Scotland and ginger footballers, or strawberry blondes if it sounds more eloquent, fit together as snugly as the country's somewhat cliched dalliance with Irn Bru, whisky, square slice sausage and a smattering of the world's finest golf courses. Ever since the time of The Picts, it seems it has always been thus.
During the days when Scotland were regulars at World Cup finals a couple of decades ago, the former Leeds United captain Billy Bremner, a midfielder binging on English and European trinkets, and perhaps the most celebrated ginger to don a dark blue shirt with 55 caps, would regularly turn up as a pundit on television panels. He remained a figure of some stature in Scotland until his premature death in 1997.
Around the time of a doomed World Cup campaign in Mexico, 1986, one remembers Bremner continually referring to the Scotland player in question as "the boy". This could range from Maurice Malpas in his early 20s to Graeme Souness in the death throes of his national career at the elite level.
Wee Billy, God rest his soul, would no doubt have been purring over Barry "The Boy" Bannan's performance as Scotland cut down those hardy international explorers of the Faroe Islands 3-0 on Wednesday night at Aberdeen's Pittodrie Stadium.
One swallow does not a summer make, but there has been much to admire about Bannan's effort over these past few days. Appearing for Aston Villa against Manchester United on Saturday, Bannan, 20, was arguably the pick of several youngsters trotted out by his manager Gerard Houllier in the fixture.
It seems to be quite evident why Houllier was brought in to succeed Martin O'Neill. The French coach is infinitely more focused on filtering younger players into the Villa side. His predecessor may have been more reluctant.
Perhaps Bannan would not have earned his chance if O'Neill remained at Villa. Or would not have encountered such heady days if injuries to men such as Stiliyan Petrov had not left Houllier hamstrung for cover. It is funny how football, like life, relies on such quirks of fate.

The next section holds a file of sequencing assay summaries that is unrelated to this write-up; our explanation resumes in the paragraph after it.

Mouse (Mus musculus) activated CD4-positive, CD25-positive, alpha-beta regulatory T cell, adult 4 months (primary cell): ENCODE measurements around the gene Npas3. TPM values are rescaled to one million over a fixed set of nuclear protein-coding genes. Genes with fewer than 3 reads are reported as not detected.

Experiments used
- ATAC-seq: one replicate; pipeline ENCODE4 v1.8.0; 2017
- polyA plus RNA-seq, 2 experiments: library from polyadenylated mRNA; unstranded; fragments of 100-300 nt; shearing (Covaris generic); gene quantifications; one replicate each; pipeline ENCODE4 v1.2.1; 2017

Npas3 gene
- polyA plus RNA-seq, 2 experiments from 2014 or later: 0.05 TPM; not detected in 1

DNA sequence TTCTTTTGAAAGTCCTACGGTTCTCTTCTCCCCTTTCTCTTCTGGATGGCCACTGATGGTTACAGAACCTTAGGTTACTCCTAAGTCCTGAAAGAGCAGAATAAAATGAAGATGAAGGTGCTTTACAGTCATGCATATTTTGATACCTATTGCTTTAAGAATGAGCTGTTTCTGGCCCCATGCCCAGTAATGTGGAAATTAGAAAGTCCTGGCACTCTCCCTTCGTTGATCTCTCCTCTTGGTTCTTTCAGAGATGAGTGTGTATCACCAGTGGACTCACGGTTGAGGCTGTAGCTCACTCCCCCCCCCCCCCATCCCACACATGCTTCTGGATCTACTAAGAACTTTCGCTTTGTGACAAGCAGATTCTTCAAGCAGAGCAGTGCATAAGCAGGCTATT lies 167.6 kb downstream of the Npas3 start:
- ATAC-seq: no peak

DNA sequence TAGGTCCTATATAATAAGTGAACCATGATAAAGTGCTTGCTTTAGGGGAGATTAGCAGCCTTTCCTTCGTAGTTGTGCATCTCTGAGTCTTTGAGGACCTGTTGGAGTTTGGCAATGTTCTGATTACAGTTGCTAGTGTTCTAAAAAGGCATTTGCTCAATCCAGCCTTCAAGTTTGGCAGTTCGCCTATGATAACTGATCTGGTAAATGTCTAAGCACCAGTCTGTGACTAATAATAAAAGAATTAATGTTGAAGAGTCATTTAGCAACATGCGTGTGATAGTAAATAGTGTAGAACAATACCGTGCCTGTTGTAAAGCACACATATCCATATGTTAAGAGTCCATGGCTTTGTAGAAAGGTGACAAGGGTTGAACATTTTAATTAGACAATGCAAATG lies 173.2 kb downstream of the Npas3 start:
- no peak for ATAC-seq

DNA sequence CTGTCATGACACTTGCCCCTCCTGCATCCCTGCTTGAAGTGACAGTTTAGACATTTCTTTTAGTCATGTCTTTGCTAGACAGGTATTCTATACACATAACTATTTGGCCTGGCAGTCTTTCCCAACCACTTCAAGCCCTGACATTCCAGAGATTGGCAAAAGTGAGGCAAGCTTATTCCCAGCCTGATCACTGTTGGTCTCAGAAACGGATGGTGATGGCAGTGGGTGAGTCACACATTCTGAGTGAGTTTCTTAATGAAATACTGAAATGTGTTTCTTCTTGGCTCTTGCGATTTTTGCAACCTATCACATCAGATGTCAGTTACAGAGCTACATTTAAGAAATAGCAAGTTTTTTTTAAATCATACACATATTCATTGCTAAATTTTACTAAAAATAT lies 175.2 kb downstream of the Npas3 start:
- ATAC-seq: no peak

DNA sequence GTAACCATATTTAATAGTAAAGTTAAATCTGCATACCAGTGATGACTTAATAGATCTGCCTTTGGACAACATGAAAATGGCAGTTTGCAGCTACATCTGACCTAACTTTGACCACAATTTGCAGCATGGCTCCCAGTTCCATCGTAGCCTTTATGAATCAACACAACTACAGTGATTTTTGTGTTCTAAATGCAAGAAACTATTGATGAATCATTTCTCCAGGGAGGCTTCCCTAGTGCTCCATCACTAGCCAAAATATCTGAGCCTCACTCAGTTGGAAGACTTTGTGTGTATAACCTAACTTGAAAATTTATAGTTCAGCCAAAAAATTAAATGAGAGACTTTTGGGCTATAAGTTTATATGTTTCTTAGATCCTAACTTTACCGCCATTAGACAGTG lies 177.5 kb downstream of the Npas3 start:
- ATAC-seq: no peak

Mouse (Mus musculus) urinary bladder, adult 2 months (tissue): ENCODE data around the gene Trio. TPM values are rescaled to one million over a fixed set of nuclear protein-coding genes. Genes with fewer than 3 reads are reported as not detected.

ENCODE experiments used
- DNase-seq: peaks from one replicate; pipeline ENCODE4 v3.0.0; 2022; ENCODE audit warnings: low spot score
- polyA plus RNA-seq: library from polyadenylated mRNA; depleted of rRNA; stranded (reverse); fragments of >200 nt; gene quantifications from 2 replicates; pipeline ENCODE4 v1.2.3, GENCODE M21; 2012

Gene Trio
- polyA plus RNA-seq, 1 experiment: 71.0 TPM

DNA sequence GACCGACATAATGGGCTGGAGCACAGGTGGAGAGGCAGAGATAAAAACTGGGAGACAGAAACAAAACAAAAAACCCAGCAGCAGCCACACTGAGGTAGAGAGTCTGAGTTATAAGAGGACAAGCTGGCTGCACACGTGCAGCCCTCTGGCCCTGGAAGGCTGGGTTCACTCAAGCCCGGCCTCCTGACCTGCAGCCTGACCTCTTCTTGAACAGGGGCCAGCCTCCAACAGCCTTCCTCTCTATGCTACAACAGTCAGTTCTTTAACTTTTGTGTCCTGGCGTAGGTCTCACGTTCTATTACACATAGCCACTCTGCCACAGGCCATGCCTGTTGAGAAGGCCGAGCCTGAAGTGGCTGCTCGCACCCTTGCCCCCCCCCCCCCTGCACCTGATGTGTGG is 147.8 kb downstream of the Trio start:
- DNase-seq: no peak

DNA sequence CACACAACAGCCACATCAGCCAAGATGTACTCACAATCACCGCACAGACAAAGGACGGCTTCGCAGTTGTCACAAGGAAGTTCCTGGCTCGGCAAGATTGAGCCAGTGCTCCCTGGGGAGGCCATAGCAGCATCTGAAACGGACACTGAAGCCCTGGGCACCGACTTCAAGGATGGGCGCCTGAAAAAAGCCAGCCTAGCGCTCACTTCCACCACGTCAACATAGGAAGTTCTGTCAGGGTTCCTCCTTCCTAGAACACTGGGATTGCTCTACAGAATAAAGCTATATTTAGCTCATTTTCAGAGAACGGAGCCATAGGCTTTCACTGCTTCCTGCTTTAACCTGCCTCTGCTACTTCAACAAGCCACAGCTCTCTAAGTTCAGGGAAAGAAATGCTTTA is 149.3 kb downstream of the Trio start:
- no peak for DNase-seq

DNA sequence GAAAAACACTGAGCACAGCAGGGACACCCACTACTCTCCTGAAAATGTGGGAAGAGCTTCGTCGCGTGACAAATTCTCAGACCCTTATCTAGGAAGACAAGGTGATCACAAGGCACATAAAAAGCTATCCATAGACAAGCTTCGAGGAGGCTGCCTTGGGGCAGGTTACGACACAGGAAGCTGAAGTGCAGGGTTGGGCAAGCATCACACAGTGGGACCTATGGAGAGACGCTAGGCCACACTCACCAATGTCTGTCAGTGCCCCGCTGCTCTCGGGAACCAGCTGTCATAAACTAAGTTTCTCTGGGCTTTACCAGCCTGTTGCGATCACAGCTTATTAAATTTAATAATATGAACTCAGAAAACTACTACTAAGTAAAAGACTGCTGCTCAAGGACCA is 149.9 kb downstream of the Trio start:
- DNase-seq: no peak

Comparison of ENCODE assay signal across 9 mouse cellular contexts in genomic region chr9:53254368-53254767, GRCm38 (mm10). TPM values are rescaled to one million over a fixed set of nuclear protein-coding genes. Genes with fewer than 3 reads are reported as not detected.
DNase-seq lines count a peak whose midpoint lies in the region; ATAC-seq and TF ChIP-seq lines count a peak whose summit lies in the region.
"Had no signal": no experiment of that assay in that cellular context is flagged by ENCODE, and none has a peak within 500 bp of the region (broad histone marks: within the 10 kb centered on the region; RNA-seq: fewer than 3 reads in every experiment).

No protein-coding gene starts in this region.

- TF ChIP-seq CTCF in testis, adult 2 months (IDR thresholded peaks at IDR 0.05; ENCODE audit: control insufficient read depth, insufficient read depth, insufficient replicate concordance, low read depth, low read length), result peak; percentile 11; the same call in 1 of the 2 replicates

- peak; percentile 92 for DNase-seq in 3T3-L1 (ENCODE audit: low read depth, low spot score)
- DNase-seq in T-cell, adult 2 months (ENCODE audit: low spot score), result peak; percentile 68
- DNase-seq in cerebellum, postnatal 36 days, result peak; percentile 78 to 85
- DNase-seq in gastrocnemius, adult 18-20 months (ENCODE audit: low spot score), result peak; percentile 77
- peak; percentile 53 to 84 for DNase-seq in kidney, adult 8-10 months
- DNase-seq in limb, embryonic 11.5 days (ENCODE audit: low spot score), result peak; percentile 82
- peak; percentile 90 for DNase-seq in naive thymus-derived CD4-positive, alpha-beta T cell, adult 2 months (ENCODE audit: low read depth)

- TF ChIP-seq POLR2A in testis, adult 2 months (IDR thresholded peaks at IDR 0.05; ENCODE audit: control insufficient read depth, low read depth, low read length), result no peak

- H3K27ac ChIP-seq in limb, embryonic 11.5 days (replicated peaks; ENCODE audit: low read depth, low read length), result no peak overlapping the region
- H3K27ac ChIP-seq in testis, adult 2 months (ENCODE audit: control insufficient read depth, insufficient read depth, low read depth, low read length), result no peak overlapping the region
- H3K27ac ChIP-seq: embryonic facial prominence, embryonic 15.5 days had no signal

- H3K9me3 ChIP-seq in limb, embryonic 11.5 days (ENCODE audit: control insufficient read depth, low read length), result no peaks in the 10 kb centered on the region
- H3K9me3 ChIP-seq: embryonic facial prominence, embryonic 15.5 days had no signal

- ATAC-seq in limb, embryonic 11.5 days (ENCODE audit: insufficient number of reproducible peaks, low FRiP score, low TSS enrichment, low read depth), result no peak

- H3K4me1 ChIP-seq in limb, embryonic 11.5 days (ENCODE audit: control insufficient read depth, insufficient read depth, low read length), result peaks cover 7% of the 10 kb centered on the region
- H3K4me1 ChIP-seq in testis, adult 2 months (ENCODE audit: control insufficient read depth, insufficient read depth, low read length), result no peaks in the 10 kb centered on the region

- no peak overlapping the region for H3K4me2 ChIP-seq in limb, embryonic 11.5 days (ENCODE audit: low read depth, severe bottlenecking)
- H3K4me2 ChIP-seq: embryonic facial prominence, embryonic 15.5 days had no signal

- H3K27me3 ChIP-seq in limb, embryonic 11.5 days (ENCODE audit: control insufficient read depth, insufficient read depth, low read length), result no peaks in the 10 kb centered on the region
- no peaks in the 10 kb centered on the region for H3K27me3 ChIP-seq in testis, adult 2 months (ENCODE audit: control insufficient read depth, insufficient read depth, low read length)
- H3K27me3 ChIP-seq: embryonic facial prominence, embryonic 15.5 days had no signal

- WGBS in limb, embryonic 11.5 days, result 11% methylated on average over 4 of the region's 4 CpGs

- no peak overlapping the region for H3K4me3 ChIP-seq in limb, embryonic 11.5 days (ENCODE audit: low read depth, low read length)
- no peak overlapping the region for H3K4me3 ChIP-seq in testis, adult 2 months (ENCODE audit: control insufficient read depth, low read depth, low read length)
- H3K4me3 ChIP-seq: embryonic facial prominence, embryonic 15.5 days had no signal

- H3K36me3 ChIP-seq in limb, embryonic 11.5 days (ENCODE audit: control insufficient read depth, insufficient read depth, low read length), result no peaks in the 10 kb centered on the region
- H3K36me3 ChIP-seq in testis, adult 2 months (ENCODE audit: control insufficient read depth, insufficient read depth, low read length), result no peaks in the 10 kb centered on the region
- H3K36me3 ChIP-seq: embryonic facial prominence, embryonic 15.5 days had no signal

Marc Albrighton nabbed Villa's second in a rousing 2-2 draw with United, but it was Bannan who drew applause for his evasiveness, his engine and some fine distribution at Villa Park.
As a footballer of genuine quality, Bannan looks like a serious prospect, something that Scotland have been sorely missing during their decline over the past two decades. Bannan is an impish sort of figure, but his small legs pump like pistons in covering a large pitch in the Premier League.
He hit a post with a raking shot from distance against the Faroes and crossed for Danny Wilson, a defender of only 20 who Liverpool paid over £2 million to pluck from Rangers in the close season, to supply Jamie Mackie for his first goal representing Scotland.
Bannan has been compared to Bremner, Jimmy Johnstone, Gordon Strachan and, bizarrely enough, Spain's World Cup winners Xavi and Andres Iniesta.
Scotland captain Darren Fletcher merely said Bannan was the same size as Xavi, but that did not stop some people taking the unwise parallel to its illogical extreme, as is the way in the land of the tabloid thinker.
You could even throw Tommy Burns into the mix if one is looking for a figure with a velvety left peg.
He is not related to that Dundee United great Eamonn Bannon, but he seems to rummage around with as much gusto. If you are good enough, you are old enough. If you are good enough, you are big enough. Remember, it was once said that the teenage Bremner was too small to make it.
Scotland have a habit of looking for the next big thing to bedeck its national side only to be sorely disappointed. A catalogue of youngsters have failed to progress far enough to carry the country to a major tournament over the past 12 years.